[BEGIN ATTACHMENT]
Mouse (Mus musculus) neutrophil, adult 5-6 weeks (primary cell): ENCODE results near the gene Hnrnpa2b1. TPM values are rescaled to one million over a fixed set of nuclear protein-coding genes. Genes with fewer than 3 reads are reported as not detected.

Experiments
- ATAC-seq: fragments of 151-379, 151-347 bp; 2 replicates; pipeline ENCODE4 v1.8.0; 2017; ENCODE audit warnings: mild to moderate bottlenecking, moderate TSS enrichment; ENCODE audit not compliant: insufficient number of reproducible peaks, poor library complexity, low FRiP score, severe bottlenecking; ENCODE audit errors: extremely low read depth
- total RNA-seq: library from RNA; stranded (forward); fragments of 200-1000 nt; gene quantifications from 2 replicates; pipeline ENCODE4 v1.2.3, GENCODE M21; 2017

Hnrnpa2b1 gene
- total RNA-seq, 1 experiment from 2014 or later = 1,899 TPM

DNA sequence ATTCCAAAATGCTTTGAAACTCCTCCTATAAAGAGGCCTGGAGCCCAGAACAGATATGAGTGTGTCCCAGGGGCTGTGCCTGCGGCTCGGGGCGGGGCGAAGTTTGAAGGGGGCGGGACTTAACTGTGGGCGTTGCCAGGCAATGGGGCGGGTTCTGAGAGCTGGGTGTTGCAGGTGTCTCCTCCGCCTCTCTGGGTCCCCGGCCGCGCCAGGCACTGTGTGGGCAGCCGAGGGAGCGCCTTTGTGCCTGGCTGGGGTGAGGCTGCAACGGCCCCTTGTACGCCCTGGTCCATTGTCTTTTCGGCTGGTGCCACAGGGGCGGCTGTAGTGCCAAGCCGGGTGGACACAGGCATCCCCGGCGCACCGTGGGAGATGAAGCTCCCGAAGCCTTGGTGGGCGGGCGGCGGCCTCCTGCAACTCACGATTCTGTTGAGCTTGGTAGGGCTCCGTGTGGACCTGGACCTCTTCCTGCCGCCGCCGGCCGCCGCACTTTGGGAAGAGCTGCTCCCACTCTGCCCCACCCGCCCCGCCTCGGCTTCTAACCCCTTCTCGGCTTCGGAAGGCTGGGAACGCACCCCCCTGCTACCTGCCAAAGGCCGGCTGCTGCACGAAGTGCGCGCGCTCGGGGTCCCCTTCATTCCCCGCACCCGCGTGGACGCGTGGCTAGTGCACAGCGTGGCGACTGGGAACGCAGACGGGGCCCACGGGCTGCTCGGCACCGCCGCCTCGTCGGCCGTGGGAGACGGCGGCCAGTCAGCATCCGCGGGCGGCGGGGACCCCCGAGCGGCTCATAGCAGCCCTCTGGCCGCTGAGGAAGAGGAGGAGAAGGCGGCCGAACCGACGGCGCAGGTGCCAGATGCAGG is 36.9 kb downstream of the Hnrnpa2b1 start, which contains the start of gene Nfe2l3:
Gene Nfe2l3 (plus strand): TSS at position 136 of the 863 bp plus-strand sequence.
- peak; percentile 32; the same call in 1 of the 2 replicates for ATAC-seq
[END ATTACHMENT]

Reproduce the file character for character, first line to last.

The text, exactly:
Mouse (Mus musculus) neutrophil, adult 5-6 weeks (primary cell): ENCODE results near the gene Hnrnpa2b1. TPM values are rescaled to one million over a fixed set of nuclear protein-coding genes. Genes with fewer than 3 reads are reported as not detected.

Experiments
- ATAC-seq: fragments of 151-379, 151-347 bp; 2 replicates; pipeline ENCODE4 v1.8.0; 2017; ENCODE audit warnings: mild to moderate bottlenecking, moderate TSS enrichment; ENCODE audit not compliant: insufficient number of reproducible peaks, poor library complexity, low FRiP score, severe bottlenecking; ENCODE audit errors: extremely low read depth
- total RNA-seq: library from RNA; stranded (forward); fragments of 200-1000 nt; gene quantifications from 2 replicates; pipeline ENCODE4 v1.2.3, GENCODE M21; 2017

Hnrnpa2b1 gene
- total RNA-seq, 1 experiment from 2014 or later = 1,899 TPM

DNA sequence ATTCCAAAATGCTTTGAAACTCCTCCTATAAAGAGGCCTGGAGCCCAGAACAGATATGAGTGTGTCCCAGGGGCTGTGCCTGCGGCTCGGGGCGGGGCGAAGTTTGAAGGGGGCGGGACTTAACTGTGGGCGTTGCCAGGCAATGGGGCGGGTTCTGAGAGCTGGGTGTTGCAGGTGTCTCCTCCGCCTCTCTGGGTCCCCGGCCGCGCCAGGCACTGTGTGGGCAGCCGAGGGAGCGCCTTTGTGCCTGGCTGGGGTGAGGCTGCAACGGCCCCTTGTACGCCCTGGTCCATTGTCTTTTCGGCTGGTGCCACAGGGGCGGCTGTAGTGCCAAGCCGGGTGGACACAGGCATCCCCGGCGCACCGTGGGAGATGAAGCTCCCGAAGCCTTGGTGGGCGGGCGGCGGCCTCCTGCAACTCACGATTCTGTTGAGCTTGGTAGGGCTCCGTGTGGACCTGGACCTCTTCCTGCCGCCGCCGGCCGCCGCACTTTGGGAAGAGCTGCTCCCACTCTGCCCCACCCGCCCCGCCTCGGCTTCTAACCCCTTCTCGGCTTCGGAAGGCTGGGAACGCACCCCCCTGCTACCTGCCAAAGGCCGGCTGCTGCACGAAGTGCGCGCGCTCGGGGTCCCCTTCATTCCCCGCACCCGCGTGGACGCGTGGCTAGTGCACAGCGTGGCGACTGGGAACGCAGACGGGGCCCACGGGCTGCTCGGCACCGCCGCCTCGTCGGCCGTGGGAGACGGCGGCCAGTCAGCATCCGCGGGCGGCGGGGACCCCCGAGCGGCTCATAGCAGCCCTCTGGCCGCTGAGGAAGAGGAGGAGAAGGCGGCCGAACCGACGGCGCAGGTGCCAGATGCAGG is 36.9 kb downstream of the Hnrnpa2b1 start, which contains the start of gene Nfe2l3:
Gene Nfe2l3 (plus strand): TSS at position 136 of the 863 bp plus-strand sequence.
- peak; percentile 32; the same call in 1 of the 2 replicates for ATAC-seq